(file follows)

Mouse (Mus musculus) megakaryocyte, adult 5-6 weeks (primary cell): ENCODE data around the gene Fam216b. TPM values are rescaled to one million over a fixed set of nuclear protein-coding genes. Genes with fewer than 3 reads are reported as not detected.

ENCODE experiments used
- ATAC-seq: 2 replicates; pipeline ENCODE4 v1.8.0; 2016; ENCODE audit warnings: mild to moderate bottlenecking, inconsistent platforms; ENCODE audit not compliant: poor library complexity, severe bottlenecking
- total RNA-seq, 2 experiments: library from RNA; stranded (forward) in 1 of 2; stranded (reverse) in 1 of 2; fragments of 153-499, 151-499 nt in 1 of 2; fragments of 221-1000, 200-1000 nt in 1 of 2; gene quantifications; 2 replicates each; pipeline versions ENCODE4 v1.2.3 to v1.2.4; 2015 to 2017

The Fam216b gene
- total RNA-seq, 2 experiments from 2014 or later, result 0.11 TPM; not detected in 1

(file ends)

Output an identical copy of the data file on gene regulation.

Mouse (Mus musculus) megakaryocyte, adult 5-6 weeks (primary cell): ENCODE data around the gene Fam216b. TPM values are rescaled to one million over a fixed set of nuclear protein-coding genes. Genes with fewer than 3 reads are reported as not detected.

ENCODE experiments used
- ATAC-seq: 2 replicates; pipeline ENCODE4 v1.8.0; 2016; ENCODE audit warnings: mild to moderate bottlenecking, inconsistent platforms; ENCODE audit not compliant: poor library complexity, severe bottlenecking
- total RNA-seq, 2 experiments: library from RNA; stranded (forward) in 1 of 2; stranded (reverse) in 1 of 2; fragments of 153-499, 151-499 nt in 1 of 2; fragments of 221-1000, 200-1000 nt in 1 of 2; gene quantifications; 2 replicates each; pipeline versions ENCODE4 v1.2.3 to v1.2.4; 2015 to 2017

The Fam216b gene
- total RNA-seq, 2 experiments from 2014 or later, result 0.11 TPM; not detected in 1